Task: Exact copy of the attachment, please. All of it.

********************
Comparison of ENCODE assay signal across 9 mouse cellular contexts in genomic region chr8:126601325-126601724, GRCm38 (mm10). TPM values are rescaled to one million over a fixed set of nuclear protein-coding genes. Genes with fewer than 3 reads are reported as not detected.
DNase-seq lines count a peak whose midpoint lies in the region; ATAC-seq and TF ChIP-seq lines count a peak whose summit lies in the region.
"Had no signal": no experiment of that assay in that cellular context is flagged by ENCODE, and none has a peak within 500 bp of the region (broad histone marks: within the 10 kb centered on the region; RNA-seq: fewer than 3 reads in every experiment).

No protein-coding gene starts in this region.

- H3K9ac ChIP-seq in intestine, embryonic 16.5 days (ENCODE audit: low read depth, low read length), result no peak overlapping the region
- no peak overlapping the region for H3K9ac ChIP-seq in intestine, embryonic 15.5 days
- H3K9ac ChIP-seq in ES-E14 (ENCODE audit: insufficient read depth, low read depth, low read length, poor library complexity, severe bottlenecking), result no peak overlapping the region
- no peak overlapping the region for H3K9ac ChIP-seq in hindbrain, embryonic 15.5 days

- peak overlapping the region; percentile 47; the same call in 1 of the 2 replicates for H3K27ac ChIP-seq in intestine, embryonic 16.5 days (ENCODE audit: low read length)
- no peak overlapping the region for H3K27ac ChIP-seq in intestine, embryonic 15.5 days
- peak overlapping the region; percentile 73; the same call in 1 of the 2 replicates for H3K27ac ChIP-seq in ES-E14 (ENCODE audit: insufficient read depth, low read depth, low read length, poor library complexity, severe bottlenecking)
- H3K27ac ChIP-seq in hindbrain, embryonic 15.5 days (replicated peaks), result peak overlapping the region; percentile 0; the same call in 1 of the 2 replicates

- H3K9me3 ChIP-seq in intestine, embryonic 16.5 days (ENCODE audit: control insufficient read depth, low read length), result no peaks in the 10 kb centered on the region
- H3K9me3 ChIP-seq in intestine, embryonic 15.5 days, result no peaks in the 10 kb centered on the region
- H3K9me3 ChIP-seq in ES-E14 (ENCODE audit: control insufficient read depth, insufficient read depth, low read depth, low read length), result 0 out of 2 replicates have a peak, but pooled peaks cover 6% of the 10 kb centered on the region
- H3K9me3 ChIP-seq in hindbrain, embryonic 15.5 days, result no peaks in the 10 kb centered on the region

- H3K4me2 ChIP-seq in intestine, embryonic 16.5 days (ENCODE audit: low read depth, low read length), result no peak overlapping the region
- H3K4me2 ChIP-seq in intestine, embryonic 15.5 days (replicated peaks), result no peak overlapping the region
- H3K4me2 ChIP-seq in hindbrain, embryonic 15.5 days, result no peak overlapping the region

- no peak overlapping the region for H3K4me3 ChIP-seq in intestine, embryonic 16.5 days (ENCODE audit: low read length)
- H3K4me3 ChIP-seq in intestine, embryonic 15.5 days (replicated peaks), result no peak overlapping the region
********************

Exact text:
Comparison of ENCODE assay signal across 9 mouse cellular contexts in genomic region chr8:126601325-126601724, GRCm38 (mm10). TPM values are rescaled to one million over a fixed set of nuclear protein-coding genes. Genes with fewer than 3 reads are reported as not detected.
DNase-seq lines count a peak whose midpoint lies in the region; ATAC-seq and TF ChIP-seq lines count a peak whose summit lies in the region.
"Had no signal": no experiment of that assay in that cellular context is flagged by ENCODE, and none has a peak within 500 bp of the region (broad histone marks: within the 10 kb centered on the region; RNA-seq: fewer than 3 reads in every experiment).

No protein-coding gene starts in this region.

- H3K9ac ChIP-seq in intestine, embryonic 16.5 days (ENCODE audit: low read depth, low read length), result no peak overlapping the region
- no peak overlapping the region for H3K9ac ChIP-seq in intestine, embryonic 15.5 days
- H3K9ac ChIP-seq in ES-E14 (ENCODE audit: insufficient read depth, low read depth, low read length, poor library complexity, severe bottlenecking), result no peak overlapping the region
- no peak overlapping the region for H3K9ac ChIP-seq in hindbrain, embryonic 15.5 days

- peak overlapping the region; percentile 47; the same call in 1 of the 2 replicates for H3K27ac ChIP-seq in intestine, embryonic 16.5 days (ENCODE audit: low read length)
- no peak overlapping the region for H3K27ac ChIP-seq in intestine, embryonic 15.5 days
- peak overlapping the region; percentile 73; the same call in 1 of the 2 replicates for H3K27ac ChIP-seq in ES-E14 (ENCODE audit: insufficient read depth, low read depth, low read length, poor library complexity, severe bottlenecking)
- H3K27ac ChIP-seq in hindbrain, embryonic 15.5 days (replicated peaks), result peak overlapping the region; percentile 0; the same call in 1 of the 2 replicates

- H3K9me3 ChIP-seq in intestine, embryonic 16.5 days (ENCODE audit: control insufficient read depth, low read length), result no peaks in the 10 kb centered on the region
- H3K9me3 ChIP-seq in intestine, embryonic 15.5 days, result no peaks in the 10 kb centered on the region
- H3K9me3 ChIP-seq in ES-E14 (ENCODE audit: control insufficient read depth, insufficient read depth, low read depth, low read length), result 0 out of 2 replicates have a peak, but pooled peaks cover 6% of the 10 kb centered on the region
- H3K9me3 ChIP-seq in hindbrain, embryonic 15.5 days, result no peaks in the 10 kb centered on the region

- H3K4me2 ChIP-seq in intestine, embryonic 16.5 days (ENCODE audit: low read depth, low read length), result no peak overlapping the region
- H3K4me2 ChIP-seq in intestine, embryonic 15.5 days (replicated peaks), result no peak overlapping the region
- H3K4me2 ChIP-seq in hindbrain, embryonic 15.5 days, result no peak overlapping the region

- no peak overlapping the region for H3K4me3 ChIP-seq in intestine, embryonic 16.5 days (ENCODE audit: low read length)
- H3K4me3 ChIP-seq in intestine, embryonic 15.5 days (replicated peaks), result no peak overlapping the region